EDITORIAL COMMENT: Time Zisco deal was concluded

Zisco's local debts  have ballooned to over $200 million from $72 million in 2010

Zisco’s local debts have ballooned to over $200 million from $72 million in 2010

THE announcement five years ago that Zimbabwe had finally secured a partner to resuscitate the Zimbabwe Iron and Steel Company after several false starts, was met with great joy and hope, not only by the Redcliff community but by the nation at large given the strategic importance of the steelmaker in the economy.

The US$750 million that would be injected by Essar Africa Holdings would have a significant impact on the economy, at a time Zimbabwe was thirsting for foreign direct investment and seeking initiatives to preserve jobs while expanding employment opportunities.

However, the excitement has almost fizzled out as one reason after another is being put forward as causing the delay to resuscitate the former steel giant.

We appreciate the seemingly haste agreement was a sign of commitment by Government and Essar to reviving the firm, closed in 2008 due to financial constraints.

Certainly, the resuscitation of Zisco, renamed NewZim Steel, would have a significant impact on Government’s efforts to turnaround the economy and drive industrialisation, a key component of sustainable growth.

By nature, multimillion- dollar deals take time and effort to put together let alone reach a stage where they are implemented, especially where there are many legacy issues that parties must first agree in terms of how they should be resolved.

But the economy does not have the luxury of half a decade of negotiations before anything tangible is in place.

It becomes even more intriguing when new stories keep coming up, further delaying the finalisation of the deal.

This leaves many with fears that there is more to the issue than what we are being made to believe.

The latest of such details, confirmed by Industry and Commerce Minister Mike Bimha, are reports that the deal has failed to take off due to a US$200 million domestic debt by Zisco, which keeps ballooning with each passing day.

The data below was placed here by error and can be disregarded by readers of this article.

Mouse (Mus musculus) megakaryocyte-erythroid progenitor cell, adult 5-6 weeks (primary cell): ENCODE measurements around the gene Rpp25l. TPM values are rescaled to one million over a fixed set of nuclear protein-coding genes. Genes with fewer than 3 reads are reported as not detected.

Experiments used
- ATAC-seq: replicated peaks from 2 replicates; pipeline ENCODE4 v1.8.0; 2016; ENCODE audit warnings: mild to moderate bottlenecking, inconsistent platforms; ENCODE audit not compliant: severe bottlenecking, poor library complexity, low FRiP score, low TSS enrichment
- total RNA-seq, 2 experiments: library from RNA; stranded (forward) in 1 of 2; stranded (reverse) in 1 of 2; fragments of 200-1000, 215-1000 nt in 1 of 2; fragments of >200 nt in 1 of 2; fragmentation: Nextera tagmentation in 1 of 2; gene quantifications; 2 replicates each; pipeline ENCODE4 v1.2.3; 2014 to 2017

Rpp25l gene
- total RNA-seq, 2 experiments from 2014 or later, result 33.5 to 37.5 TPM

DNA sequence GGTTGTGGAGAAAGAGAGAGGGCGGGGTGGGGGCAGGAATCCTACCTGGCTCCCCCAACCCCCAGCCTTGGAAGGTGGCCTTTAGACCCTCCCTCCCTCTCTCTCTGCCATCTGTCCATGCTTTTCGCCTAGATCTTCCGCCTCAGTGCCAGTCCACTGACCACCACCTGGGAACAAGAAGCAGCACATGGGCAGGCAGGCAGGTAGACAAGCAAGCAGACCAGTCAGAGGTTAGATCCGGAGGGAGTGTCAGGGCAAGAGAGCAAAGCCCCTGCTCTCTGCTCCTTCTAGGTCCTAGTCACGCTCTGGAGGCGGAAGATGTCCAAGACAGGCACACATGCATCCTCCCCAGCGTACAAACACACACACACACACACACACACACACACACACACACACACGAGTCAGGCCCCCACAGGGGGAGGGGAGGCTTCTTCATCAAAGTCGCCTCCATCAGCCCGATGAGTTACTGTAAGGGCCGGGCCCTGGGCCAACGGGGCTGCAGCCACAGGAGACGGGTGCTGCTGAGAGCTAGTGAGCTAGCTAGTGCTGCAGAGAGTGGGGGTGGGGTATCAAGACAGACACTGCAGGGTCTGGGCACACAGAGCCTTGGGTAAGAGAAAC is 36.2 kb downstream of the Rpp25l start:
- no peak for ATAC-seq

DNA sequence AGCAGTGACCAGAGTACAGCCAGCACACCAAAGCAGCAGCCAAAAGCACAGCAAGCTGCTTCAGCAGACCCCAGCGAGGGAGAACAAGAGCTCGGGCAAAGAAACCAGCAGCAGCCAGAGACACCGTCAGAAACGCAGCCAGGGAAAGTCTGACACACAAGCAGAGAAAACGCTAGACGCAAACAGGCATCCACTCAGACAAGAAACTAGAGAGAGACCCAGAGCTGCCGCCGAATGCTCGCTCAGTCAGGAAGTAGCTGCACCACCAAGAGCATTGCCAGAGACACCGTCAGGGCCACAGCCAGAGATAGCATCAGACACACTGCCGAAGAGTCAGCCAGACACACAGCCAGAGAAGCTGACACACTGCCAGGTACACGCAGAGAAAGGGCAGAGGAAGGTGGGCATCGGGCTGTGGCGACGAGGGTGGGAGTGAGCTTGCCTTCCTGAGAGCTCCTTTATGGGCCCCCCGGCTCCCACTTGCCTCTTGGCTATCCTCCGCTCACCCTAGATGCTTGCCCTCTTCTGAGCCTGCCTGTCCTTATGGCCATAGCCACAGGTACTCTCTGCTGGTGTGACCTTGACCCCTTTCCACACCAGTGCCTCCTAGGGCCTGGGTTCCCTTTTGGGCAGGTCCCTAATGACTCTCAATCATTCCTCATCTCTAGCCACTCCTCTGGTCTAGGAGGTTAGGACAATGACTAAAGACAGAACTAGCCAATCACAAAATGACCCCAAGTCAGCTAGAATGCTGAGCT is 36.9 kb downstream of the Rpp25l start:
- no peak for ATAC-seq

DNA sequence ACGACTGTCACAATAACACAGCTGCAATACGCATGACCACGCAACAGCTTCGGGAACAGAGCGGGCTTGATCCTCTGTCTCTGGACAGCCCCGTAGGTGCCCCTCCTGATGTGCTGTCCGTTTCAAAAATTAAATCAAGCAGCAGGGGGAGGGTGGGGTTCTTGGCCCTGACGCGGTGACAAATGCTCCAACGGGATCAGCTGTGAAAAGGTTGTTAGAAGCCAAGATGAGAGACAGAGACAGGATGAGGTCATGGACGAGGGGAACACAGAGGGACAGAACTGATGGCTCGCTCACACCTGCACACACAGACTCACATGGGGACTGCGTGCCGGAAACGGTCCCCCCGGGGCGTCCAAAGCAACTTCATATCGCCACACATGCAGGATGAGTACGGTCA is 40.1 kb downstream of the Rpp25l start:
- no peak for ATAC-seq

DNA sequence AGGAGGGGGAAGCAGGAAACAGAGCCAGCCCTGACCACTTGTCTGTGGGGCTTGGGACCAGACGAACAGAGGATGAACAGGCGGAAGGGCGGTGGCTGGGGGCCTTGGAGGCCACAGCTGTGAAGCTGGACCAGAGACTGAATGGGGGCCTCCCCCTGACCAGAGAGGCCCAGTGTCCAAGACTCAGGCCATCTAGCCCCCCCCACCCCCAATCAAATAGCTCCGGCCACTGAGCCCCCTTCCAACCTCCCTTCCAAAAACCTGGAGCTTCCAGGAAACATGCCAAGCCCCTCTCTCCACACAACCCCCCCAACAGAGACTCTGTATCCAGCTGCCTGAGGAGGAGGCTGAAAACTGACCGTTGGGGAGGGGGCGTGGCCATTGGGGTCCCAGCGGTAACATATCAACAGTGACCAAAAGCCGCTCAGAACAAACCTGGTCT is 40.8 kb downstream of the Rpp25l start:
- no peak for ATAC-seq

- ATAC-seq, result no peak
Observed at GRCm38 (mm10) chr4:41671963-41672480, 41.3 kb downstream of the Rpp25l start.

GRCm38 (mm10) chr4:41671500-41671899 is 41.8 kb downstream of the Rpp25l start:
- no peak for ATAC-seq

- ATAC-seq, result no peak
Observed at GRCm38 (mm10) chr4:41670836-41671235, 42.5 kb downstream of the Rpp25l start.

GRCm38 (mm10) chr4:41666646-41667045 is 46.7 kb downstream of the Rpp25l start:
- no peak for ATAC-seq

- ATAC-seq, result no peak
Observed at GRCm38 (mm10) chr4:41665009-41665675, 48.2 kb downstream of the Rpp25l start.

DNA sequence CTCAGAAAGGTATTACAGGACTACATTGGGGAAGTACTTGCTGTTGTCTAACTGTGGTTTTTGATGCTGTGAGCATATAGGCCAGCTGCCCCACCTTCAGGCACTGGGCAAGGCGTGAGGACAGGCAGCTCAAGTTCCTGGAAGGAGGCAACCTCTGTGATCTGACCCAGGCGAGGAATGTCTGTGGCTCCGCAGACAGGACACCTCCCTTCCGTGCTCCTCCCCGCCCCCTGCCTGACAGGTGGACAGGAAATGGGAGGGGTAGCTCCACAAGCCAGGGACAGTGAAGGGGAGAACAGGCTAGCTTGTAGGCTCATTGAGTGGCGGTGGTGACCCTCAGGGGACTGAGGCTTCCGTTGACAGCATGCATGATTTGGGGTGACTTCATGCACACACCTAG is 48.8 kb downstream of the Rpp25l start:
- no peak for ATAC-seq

According to the report we carried in the Herald Business this week, the investor needs assurance that Government it will settle part of the debt, proportionate to its equity in the company, as failure to do so poses a threat of potential litigation against Essar in future.

This sounds quite logical but the lethargy in this instance raises more questions than answers.

It is not enough to say that a few loose ends remain to be sorted out at central Government level after so many years of discussions and when, in the meantime, families of former Zisco employees are starving; failing to afford basics such as education and health.

Others have simply resigned to fate.

A number of Government ministers have repeatedly reassured us that much ground has been covered behind the scenes towards revival of the mothballed former steel manufacturing company, but on the ground there is no life at the NewZim Steel.

This state of affairs is untenable. It is time that serious and decisive action was taken to revive the potentially viable company. All those involved in the deal need to be sensitive to the negative impact that further delays will have on the economy. Thousands of lives are hanging in there, hoping that Blast Furnace Number Four will soon start firing again.

It would be such a bad precedent were this deal to take much longer before implementation. This country has sealed multi-million dollar deals with Russia and China which should start rolling. These should never be left to go the NewZim Steel route.

The fact that a mere US$400 million in foreign direct investment came to Zimbabwe last year when regional peers such as Mozambique realised as much as US$2 billion, should jerk everyone into action. We need to examine the opportunity costs of our actions or inactions in this instance.

Revival of Zisco, as per Essar’s submission, would result in thousands of jobs, significant exports of steel products, industrialisation, downstream benefits to other local industries, infrastructure development (power, road and rail) and increased demand for other inputs such as coal.

These are sufficient reasons to expedite the process. The economy needs to progress at a more active pace if we are to realise high Gross Domestic Product growth we anticipate under the Zimbabwe Agenda for Sustainable Socio-Economic Transformation (Zim-Asset).

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